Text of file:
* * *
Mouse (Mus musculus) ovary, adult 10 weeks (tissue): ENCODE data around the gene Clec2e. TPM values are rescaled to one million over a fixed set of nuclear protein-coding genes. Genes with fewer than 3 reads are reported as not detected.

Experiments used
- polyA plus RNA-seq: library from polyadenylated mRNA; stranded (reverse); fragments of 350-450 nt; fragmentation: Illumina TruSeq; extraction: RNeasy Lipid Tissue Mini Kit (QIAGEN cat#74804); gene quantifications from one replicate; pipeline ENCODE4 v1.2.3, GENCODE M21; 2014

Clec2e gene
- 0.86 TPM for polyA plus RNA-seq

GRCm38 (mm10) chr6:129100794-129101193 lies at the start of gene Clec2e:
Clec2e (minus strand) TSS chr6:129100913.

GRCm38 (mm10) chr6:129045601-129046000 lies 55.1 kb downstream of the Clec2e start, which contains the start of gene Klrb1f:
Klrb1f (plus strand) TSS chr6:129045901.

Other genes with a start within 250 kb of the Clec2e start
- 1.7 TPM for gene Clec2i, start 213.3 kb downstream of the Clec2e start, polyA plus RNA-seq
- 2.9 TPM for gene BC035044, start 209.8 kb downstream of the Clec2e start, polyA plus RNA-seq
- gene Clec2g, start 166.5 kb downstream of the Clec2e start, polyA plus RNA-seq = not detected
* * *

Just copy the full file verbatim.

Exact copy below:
Mouse (Mus musculus) ovary, adult 10 weeks (tissue): ENCODE data around the gene Clec2e. TPM values are rescaled to one million over a fixed set of nuclear protein-coding genes. Genes with fewer than 3 reads are reported as not detected.

Experiments used
- polyA plus RNA-seq: library from polyadenylated mRNA; stranded (reverse); fragments of 350-450 nt; fragmentation: Illumina TruSeq; extraction: RNeasy Lipid Tissue Mini Kit (QIAGEN cat#74804); gene quantifications from one replicate; pipeline ENCODE4 v1.2.3, GENCODE M21; 2014

Clec2e gene
- 0.86 TPM for polyA plus RNA-seq

GRCm38 (mm10) chr6:129100794-129101193 lies at the start of gene Clec2e:
Clec2e (minus strand) TSS chr6:129100913.

GRCm38 (mm10) chr6:129045601-129046000 lies 55.1 kb downstream of the Clec2e start, which contains the start of gene Klrb1f:
Klrb1f (plus strand) TSS chr6:129045901.

Other genes with a start within 250 kb of the Clec2e start
- 1.7 TPM for gene Clec2i, start 213.3 kb downstream of the Clec2e start, polyA plus RNA-seq
- 2.9 TPM for gene BC035044, start 209.8 kb downstream of the Clec2e start, polyA plus RNA-seq
- gene Clec2g, start 166.5 kb downstream of the Clec2e start, polyA plus RNA-seq = not detected